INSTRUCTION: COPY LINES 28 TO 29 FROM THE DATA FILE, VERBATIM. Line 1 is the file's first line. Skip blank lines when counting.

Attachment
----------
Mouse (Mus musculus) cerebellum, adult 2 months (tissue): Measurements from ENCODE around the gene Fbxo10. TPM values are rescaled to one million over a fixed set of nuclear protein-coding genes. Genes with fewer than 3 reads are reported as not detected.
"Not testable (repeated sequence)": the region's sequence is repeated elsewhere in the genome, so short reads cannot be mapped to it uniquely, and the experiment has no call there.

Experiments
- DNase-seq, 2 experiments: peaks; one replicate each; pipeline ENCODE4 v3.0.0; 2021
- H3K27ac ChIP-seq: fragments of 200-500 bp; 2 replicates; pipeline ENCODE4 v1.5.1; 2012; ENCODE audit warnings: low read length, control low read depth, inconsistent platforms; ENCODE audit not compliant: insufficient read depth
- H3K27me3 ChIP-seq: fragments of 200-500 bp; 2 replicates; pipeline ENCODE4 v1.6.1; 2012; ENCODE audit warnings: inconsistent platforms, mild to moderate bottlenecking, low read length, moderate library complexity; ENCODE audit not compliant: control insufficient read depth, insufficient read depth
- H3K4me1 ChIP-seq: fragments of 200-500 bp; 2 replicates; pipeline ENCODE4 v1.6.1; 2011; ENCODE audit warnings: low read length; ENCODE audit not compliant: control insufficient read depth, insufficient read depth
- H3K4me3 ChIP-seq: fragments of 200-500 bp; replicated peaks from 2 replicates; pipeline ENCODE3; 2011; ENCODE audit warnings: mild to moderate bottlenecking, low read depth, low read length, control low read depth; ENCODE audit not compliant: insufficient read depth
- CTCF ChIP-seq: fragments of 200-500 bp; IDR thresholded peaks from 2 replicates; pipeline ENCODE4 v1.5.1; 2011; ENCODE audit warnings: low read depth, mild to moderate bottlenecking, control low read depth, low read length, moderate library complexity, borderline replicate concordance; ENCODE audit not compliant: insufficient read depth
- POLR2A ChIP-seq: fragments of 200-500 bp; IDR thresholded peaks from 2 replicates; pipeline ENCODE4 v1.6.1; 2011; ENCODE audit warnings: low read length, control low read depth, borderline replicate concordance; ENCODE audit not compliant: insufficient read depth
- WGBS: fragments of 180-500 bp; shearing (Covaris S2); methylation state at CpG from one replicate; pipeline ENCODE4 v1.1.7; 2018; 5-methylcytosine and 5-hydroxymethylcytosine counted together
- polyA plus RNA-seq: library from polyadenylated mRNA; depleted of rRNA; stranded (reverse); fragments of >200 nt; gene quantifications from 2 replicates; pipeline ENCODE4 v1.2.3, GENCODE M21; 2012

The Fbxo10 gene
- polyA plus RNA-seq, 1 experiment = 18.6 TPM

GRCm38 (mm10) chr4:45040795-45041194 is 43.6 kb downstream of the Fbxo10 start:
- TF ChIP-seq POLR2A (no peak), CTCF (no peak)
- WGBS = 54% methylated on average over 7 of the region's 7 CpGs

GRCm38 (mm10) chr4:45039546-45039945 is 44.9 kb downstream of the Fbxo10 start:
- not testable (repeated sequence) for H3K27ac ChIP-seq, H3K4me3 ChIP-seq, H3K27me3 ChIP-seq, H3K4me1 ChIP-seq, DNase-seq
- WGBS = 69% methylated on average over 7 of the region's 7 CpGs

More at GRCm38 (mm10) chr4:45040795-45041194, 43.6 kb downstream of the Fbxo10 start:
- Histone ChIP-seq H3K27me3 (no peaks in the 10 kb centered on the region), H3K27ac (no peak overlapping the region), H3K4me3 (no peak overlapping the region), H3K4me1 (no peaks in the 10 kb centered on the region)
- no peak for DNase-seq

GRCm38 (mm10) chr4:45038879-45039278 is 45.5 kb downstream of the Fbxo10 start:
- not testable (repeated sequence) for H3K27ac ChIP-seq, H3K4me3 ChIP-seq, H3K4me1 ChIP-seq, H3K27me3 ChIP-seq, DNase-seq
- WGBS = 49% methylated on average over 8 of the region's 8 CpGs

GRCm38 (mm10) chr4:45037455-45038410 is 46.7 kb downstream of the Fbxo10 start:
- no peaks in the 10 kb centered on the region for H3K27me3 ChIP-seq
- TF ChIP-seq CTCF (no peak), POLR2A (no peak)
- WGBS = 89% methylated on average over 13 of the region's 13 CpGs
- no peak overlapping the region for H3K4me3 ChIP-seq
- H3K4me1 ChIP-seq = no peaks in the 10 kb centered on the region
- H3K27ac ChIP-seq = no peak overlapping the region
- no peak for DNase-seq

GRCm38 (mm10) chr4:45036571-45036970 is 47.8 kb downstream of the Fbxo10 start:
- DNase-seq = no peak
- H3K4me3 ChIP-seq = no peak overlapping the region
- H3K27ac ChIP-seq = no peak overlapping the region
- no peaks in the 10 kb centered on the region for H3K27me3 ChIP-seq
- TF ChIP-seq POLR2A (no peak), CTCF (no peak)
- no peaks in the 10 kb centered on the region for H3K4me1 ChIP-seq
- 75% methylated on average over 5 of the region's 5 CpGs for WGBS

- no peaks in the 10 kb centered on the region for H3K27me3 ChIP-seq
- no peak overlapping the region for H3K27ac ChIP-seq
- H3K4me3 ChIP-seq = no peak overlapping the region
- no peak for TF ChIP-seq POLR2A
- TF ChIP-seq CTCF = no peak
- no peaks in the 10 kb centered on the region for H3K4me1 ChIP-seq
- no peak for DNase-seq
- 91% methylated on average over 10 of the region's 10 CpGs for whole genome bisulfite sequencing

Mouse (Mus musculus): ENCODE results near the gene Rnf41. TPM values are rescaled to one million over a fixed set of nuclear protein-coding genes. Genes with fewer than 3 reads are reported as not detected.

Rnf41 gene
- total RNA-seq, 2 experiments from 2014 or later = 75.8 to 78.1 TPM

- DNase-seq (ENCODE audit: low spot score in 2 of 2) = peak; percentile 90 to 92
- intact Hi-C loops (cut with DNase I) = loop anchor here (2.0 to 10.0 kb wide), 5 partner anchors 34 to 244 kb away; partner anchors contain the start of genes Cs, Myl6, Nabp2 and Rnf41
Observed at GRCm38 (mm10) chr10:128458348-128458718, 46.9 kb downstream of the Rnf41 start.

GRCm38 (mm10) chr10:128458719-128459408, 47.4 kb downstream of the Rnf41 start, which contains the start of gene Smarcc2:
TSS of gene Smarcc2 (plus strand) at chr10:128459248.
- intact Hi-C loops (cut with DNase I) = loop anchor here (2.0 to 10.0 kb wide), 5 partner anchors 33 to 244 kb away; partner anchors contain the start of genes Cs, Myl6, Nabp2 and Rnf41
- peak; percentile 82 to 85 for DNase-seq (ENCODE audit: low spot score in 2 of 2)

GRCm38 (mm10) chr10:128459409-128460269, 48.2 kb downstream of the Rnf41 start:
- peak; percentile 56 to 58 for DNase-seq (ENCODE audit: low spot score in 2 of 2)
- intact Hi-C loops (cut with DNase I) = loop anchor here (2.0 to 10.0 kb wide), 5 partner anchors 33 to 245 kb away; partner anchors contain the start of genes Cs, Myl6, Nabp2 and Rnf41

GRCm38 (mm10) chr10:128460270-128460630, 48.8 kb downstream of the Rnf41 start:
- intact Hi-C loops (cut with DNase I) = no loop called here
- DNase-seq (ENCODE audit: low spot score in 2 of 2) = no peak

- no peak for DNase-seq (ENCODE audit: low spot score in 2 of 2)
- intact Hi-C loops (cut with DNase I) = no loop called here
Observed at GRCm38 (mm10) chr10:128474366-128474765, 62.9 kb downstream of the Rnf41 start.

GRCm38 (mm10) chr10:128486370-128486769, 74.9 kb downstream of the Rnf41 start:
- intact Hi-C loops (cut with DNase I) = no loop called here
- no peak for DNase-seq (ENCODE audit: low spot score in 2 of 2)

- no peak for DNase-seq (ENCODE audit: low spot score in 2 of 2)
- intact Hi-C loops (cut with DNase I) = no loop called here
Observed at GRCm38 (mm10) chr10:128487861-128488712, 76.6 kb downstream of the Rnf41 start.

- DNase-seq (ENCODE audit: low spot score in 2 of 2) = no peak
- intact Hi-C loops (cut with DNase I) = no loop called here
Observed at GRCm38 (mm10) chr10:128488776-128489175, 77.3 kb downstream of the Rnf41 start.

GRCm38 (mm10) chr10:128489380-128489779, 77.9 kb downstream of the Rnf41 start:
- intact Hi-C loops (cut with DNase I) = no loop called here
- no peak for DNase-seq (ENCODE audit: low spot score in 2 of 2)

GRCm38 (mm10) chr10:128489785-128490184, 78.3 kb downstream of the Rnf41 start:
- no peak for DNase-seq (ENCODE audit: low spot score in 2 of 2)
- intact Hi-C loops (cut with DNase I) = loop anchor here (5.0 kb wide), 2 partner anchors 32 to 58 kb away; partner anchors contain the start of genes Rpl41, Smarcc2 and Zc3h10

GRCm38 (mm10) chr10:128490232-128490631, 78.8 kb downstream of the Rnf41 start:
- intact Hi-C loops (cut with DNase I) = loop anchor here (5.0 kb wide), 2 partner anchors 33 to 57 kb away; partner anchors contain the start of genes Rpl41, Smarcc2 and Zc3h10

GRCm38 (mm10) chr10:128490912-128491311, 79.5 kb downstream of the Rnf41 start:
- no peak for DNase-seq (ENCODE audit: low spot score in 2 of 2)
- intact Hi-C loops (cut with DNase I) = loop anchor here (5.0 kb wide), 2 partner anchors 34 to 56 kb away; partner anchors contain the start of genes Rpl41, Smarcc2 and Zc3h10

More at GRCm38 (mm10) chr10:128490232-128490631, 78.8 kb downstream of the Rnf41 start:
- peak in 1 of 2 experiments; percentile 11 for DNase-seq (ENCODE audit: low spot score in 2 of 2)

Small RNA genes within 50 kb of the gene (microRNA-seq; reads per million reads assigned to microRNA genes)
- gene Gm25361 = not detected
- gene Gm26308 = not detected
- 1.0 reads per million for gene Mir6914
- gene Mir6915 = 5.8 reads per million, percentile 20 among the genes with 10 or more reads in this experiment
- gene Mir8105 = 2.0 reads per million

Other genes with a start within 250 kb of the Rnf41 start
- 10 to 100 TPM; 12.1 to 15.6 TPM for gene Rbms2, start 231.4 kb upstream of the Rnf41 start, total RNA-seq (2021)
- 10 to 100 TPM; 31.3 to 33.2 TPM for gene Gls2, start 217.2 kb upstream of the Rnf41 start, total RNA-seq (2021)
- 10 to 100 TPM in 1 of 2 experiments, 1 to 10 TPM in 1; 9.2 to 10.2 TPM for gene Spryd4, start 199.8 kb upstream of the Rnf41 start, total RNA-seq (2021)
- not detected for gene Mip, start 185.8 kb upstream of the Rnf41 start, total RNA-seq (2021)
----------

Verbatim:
- no peaks in the 10 kb centered on the region for H3K27me3 ChIP-seq
- TF ChIP-seq CTCF (no peak), POLR2A (no peak)